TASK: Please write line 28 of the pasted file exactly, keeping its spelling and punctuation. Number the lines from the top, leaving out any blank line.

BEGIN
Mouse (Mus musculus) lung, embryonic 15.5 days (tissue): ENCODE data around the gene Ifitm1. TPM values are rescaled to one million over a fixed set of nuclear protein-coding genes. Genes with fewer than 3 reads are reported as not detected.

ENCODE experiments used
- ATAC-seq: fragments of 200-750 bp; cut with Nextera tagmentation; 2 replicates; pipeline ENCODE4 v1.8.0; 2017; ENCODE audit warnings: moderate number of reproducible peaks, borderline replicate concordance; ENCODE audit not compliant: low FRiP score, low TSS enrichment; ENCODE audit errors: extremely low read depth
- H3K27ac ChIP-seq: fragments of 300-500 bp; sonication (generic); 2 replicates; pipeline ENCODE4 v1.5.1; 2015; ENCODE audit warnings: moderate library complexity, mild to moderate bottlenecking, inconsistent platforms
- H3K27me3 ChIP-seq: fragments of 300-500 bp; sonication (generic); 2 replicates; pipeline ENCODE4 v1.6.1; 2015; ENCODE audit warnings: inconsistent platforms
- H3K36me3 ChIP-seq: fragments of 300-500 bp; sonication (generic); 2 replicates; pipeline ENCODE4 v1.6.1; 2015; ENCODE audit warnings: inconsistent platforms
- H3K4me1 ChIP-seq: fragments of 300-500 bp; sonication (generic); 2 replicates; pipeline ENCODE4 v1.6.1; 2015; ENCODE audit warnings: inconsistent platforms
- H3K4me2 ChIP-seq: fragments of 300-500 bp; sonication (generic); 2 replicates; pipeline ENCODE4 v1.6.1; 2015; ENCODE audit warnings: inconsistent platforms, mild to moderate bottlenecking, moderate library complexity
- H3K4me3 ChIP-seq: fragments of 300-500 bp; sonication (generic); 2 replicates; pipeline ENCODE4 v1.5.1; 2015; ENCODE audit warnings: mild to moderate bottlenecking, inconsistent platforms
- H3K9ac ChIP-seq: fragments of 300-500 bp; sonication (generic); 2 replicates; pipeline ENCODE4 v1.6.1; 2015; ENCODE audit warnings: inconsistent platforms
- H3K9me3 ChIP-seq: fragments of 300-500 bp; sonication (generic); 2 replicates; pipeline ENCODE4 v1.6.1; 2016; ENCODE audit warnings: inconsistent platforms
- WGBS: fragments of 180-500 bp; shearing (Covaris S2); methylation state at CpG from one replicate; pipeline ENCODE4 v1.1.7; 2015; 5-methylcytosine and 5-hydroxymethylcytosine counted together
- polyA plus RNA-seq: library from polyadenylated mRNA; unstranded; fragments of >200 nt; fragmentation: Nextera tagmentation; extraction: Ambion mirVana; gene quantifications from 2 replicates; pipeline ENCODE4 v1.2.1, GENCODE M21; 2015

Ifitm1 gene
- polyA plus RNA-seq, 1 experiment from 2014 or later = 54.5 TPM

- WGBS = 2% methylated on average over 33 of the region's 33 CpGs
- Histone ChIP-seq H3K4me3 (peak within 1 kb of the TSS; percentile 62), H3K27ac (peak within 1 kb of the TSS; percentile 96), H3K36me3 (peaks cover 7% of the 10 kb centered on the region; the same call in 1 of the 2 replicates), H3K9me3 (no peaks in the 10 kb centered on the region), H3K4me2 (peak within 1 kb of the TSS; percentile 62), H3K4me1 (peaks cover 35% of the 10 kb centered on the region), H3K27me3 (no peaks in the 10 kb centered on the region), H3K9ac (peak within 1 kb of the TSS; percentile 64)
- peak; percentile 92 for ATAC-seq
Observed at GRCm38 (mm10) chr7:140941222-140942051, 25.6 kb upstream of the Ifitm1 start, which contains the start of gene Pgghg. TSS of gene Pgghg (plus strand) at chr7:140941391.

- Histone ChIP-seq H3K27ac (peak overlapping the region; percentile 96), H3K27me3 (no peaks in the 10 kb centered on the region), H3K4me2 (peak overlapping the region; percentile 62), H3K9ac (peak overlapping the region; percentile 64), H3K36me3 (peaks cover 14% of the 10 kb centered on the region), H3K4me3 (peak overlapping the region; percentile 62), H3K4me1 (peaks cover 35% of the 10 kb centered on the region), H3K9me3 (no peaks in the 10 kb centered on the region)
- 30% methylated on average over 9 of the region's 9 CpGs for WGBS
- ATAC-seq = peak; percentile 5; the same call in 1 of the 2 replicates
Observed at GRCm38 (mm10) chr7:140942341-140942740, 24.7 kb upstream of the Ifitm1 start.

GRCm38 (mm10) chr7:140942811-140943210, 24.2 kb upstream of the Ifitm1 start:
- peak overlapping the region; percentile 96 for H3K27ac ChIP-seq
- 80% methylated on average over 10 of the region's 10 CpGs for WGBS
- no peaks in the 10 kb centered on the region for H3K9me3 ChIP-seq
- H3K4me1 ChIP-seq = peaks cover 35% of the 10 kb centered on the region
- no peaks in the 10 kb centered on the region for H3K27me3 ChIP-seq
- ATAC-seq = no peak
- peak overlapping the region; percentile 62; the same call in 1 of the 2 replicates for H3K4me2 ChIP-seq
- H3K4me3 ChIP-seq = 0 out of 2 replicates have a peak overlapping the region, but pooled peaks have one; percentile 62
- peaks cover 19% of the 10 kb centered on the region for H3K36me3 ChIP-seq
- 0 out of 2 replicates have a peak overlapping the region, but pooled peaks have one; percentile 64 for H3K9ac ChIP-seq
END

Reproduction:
- H3K4me1 ChIP-seq = peaks cover 35% of the 10 kb centered on the region